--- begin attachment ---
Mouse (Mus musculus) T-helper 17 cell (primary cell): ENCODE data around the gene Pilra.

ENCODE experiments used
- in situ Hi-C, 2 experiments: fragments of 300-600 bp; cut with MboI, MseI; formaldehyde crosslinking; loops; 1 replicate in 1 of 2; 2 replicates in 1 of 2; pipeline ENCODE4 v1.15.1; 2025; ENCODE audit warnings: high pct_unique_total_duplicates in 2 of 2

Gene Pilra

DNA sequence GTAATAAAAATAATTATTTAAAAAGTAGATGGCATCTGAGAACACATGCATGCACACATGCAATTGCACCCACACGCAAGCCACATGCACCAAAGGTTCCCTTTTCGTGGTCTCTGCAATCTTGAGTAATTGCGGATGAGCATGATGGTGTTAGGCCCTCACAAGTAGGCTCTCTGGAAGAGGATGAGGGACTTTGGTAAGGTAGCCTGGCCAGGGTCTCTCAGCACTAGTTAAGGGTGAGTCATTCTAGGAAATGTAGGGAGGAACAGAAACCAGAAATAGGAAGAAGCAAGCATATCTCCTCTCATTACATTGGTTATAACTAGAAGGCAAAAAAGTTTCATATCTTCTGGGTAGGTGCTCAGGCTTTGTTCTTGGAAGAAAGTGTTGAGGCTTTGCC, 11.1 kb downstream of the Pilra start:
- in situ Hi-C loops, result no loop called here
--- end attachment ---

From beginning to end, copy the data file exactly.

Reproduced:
Mouse (Mus musculus) T-helper 17 cell (primary cell): ENCODE data around the gene Pilra.

ENCODE experiments used
- in situ Hi-C, 2 experiments: fragments of 300-600 bp; cut with MboI, MseI; formaldehyde crosslinking; loops; 1 replicate in 1 of 2; 2 replicates in 1 of 2; pipeline ENCODE4 v1.15.1; 2025; ENCODE audit warnings: high pct_unique_total_duplicates in 2 of 2

Gene Pilra

DNA sequence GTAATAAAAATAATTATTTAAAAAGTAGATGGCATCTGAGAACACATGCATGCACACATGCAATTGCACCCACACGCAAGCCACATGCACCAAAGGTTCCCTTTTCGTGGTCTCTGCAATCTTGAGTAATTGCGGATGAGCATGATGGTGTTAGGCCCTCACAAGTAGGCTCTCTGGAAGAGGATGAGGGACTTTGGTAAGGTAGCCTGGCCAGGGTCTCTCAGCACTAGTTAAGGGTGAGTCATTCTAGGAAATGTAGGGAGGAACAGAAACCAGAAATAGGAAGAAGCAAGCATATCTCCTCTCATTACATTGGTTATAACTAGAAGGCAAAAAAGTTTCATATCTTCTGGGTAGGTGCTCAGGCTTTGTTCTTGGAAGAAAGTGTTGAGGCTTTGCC, 11.1 kb downstream of the Pilra start:
- in situ Hi-C loops, result no loop called here